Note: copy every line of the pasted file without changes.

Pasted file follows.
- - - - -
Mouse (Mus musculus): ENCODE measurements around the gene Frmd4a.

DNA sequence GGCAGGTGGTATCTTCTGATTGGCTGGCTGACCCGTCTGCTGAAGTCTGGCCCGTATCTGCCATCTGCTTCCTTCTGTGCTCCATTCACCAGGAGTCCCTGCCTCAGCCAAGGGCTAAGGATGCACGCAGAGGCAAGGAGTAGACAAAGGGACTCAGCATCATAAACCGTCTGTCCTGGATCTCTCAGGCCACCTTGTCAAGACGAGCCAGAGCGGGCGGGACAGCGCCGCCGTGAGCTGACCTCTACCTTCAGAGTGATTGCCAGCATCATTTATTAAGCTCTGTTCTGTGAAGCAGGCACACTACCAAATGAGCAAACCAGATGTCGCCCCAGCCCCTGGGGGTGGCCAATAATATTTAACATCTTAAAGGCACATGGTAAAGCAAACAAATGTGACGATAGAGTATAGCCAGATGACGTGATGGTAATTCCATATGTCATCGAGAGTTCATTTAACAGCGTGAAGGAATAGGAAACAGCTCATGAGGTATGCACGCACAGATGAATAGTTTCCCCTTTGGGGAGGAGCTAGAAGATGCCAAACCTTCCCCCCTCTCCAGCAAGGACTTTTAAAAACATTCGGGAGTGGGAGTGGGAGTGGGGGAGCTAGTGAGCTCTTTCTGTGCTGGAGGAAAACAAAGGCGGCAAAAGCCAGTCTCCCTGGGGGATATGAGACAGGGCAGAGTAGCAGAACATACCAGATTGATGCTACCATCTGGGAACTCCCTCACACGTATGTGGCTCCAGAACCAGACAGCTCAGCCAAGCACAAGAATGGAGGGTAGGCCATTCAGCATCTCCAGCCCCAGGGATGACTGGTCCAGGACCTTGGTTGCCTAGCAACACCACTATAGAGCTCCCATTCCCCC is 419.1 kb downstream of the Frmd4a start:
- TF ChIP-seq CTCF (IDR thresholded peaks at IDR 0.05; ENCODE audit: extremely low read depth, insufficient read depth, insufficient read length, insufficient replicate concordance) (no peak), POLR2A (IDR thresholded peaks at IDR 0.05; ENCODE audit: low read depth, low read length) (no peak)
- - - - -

Mouse (Mus musculus): ENCODE measurements around the gene Frmd4a.

DNA sequence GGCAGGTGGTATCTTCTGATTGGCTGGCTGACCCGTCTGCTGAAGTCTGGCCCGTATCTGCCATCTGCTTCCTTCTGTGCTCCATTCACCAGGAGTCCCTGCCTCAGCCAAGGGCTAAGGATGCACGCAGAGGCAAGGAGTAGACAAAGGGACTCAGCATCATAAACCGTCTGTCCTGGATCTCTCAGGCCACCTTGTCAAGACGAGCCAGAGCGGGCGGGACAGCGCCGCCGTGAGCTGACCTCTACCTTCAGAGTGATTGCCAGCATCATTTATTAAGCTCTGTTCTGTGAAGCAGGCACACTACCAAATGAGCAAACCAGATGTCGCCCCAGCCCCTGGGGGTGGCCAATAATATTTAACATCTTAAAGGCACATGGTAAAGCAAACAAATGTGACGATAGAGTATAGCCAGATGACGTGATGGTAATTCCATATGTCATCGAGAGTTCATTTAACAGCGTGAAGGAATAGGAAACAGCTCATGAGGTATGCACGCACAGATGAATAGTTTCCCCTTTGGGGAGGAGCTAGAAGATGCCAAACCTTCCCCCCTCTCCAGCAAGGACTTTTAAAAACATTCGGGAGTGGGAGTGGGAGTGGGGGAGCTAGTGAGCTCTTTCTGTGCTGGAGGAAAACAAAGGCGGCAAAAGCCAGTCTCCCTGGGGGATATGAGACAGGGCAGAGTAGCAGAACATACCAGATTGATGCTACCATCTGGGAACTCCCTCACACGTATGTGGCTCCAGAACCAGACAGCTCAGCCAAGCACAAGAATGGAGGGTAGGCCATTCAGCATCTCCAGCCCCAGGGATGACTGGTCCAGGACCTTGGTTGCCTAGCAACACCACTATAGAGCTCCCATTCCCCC is 419.1 kb downstream of the Frmd4a start:
- TF ChIP-seq CTCF (IDR thresholded peaks at IDR 0.05; ENCODE audit: extremely low read depth, insufficient read depth, insufficient read length, insufficient replicate concordance) (no peak), POLR2A (IDR thresholded peaks at IDR 0.05; ENCODE audit: low read depth, low read length) (no peak)